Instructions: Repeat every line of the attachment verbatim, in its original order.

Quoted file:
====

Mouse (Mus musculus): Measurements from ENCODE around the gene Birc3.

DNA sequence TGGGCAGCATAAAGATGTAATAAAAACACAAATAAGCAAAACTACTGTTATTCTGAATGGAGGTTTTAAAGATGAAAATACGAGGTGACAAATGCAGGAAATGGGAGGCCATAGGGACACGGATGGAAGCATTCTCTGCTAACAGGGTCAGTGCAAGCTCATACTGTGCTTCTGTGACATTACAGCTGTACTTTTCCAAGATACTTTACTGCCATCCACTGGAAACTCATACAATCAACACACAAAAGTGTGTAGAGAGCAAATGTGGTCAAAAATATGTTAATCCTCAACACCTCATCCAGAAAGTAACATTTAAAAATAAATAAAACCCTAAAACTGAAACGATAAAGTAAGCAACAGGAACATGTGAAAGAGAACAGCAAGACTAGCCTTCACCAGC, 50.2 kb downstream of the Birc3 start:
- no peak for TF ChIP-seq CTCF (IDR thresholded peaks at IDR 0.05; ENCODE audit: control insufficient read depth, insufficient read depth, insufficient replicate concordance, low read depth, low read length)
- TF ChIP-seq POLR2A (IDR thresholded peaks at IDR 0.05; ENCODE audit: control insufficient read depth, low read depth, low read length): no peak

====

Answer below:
Mouse (Mus musculus): Measurements from ENCODE around the gene Birc3.

DNA sequence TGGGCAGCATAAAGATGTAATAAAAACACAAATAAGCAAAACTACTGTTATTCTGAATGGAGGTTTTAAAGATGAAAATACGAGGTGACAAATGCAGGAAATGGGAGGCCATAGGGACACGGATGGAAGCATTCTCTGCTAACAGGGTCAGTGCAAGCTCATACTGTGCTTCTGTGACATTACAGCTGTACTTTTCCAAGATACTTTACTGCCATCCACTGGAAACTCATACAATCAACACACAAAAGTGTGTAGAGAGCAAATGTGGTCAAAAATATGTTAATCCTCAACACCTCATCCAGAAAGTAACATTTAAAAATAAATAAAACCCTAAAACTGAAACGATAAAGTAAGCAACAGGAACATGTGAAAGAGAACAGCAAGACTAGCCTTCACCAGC, 50.2 kb downstream of the Birc3 start:
- no peak for TF ChIP-seq CTCF (IDR thresholded peaks at IDR 0.05; ENCODE audit: control insufficient read depth, insufficient read depth, insufficient replicate concordance, low read depth, low read length)
- TF ChIP-seq POLR2A (IDR thresholded peaks at IDR 0.05; ENCODE audit: control insufficient read depth, low read depth, low read length): no peak